Rocket Knight Adventures
Rocket Knight Adventures was first released in 1993 by Konami. The surprisingly complex plot features the adventures of Sparkster, an anthropomorphized opossum who must protect his homeland from invasion by the evil Devotindos empire. Sparkster is aided in this quest by his rocket pack and magical sword.
Gameplay normally takes the form of a side-scrolling 2D platformer with the player able to jump, attack enemies, and fly using their rocket pack. But there's plenty of variety to the game, with some levels switching to a horizontal scrolling shooter or allowing Sparkster to pilot a huge machine to battle his enemies.
The charming character sprites, vibrant colors, and evocative music help make this one of the best platformers on the Genesis.
Toejam and Earl
This game was developed by Johnson Voorsanger Productions and published by Sega for the Genesis console in 1991.
The storyline centers on two alien rappers who accidentally crash-land on planet earth. The player assumes the role of either character to collect the missing pieces of their damaged aircraft in an attempt to escape the planet. Each level is set on floating islands in space and players must progress through each stage, avoiding the quirky enemies all the while, until they reach the elevator to the next level. You will encounter such bizarre obstacles as man-eating mailboxes, chickens armed with tomato-shooting mortars, and phantom ice-cream trucks.
Power-ups can be obtained in wrapped presents, with some having unique effects like added running speed and enemy distraction. While others contain harmful power-ups like the loss of life and a randomizer that resets all the power-ups.
Castle of Illusion Starring Mickey Mouse
Sega developed this game and released it for the Mega Drive in 1990. The player takes the role of Mickey Mouse on a quest to save Minnie Mouse after she was captured by the evil witch Mizrabel.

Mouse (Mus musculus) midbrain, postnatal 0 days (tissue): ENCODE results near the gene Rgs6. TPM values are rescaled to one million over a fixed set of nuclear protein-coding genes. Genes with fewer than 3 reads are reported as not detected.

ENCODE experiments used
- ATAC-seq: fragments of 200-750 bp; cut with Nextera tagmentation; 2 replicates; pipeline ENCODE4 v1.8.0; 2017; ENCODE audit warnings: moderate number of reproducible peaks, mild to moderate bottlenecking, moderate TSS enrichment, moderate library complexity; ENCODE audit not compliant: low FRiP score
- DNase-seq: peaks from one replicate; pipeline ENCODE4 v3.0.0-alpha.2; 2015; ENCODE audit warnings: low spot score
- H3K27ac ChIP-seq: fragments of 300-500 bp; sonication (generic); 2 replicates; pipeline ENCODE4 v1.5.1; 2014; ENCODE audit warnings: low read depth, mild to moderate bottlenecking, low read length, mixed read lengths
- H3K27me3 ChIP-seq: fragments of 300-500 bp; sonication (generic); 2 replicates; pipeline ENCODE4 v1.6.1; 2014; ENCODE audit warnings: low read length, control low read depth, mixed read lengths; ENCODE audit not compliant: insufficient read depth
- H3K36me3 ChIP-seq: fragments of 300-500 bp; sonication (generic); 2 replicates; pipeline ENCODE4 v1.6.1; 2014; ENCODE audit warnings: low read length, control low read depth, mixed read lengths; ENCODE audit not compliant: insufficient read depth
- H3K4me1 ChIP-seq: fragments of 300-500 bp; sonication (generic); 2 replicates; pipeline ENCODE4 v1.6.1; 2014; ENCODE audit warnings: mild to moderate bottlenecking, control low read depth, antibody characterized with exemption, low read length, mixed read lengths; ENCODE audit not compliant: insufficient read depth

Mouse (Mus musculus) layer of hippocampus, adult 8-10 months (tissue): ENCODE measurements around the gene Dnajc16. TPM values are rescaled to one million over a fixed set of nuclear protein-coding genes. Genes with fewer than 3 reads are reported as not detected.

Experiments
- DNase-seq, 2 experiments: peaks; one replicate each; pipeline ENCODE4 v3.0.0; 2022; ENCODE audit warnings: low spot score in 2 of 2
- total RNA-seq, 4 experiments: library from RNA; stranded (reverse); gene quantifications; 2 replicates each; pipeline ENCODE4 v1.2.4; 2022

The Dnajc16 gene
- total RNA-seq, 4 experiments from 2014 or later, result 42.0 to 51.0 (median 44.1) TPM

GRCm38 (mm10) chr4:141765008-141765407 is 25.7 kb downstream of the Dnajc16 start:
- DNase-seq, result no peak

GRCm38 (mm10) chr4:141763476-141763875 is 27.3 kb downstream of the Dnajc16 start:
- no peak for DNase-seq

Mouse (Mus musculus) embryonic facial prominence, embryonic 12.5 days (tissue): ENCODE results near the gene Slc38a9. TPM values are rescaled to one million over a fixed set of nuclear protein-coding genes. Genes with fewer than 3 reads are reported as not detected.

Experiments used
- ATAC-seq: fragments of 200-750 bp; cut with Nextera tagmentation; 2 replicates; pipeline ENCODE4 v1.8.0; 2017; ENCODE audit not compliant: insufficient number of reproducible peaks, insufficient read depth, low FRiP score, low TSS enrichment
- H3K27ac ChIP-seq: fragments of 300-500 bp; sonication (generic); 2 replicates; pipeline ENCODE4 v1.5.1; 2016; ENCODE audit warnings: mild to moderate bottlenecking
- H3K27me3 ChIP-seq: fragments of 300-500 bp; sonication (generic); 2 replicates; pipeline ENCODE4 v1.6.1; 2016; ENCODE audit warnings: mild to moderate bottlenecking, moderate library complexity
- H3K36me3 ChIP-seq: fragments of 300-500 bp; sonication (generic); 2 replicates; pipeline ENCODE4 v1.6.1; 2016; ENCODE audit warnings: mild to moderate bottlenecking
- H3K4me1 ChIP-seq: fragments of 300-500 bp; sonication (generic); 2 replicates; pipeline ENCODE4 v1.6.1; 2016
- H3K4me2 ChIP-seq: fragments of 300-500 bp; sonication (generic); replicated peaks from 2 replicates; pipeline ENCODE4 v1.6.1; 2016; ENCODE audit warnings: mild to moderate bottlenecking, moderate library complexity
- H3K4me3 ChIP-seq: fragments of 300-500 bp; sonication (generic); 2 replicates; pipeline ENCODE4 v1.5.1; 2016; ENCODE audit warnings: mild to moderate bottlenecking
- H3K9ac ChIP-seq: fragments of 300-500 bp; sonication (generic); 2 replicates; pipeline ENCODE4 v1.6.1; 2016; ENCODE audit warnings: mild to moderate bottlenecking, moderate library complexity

Castle of Illusion is a 2D platformer where Mickey defeats enemies by jumping on them or using projectiles like apples or marbles. Just like other side-scrolling platformers, every stage ends with a boss fight against some of Mizrabel's henchmen, before eventually facing off against the witch herself.
The colorful, iconic Disney characters, as well as the tight controls and great animations, make this a Genesis classic.
Taz in Escape from Mars
The fantastical plot of this game features Marvin the Martian deciding to fill the empty cage in his zoo. Going through his animal book, Marvin finds Taz and the idea of capturing him crosses his mind, so he decides to visit earth for the catch. Meanwhile, Taz is busy minding his own business when Marvin beams him up to the flying soccer and takes him to the zoo.
Gameplay involves trying to escape the zoo and return home. Taz can perform a spinning attack to defeat most enemies in one or two hits, while bosses take six to eight hits. Further attacking variety is available if Taz eats certain objects spread around the level - for example, eating a gas container allows Taz to breathe out fire for a short time.
There are six worlds, each containing two to three levels, followed by a boss fight at the end.